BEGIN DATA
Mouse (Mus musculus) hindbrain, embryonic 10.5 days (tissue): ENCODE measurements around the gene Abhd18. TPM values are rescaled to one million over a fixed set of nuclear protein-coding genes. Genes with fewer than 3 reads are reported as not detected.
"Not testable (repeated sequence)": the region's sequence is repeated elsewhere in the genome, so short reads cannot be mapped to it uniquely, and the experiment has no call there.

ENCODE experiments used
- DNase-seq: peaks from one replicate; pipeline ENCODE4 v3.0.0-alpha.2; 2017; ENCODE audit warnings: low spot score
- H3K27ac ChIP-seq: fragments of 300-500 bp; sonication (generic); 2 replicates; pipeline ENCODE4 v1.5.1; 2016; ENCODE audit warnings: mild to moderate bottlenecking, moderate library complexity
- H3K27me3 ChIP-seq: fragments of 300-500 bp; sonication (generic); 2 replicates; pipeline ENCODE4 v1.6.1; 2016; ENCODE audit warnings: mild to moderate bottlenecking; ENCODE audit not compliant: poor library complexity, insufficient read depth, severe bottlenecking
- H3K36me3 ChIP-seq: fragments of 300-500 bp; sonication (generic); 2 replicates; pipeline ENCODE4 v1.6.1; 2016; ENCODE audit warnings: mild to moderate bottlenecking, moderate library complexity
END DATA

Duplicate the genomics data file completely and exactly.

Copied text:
Mouse (Mus musculus) hindbrain, embryonic 10.5 days (tissue): ENCODE measurements around the gene Abhd18. TPM values are rescaled to one million over a fixed set of nuclear protein-coding genes. Genes with fewer than 3 reads are reported as not detected.
"Not testable (repeated sequence)": the region's sequence is repeated elsewhere in the genome, so short reads cannot be mapped to it uniquely, and the experiment has no call there.

ENCODE experiments used
- DNase-seq: peaks from one replicate; pipeline ENCODE4 v3.0.0-alpha.2; 2017; ENCODE audit warnings: low spot score
- H3K27ac ChIP-seq: fragments of 300-500 bp; sonication (generic); 2 replicates; pipeline ENCODE4 v1.5.1; 2016; ENCODE audit warnings: mild to moderate bottlenecking, moderate library complexity
- H3K27me3 ChIP-seq: fragments of 300-500 bp; sonication (generic); 2 replicates; pipeline ENCODE4 v1.6.1; 2016; ENCODE audit warnings: mild to moderate bottlenecking; ENCODE audit not compliant: poor library complexity, insufficient read depth, severe bottlenecking
- H3K36me3 ChIP-seq: fragments of 300-500 bp; sonication (generic); 2 replicates; pipeline ENCODE4 v1.6.1; 2016; ENCODE audit warnings: mild to moderate bottlenecking, moderate library complexity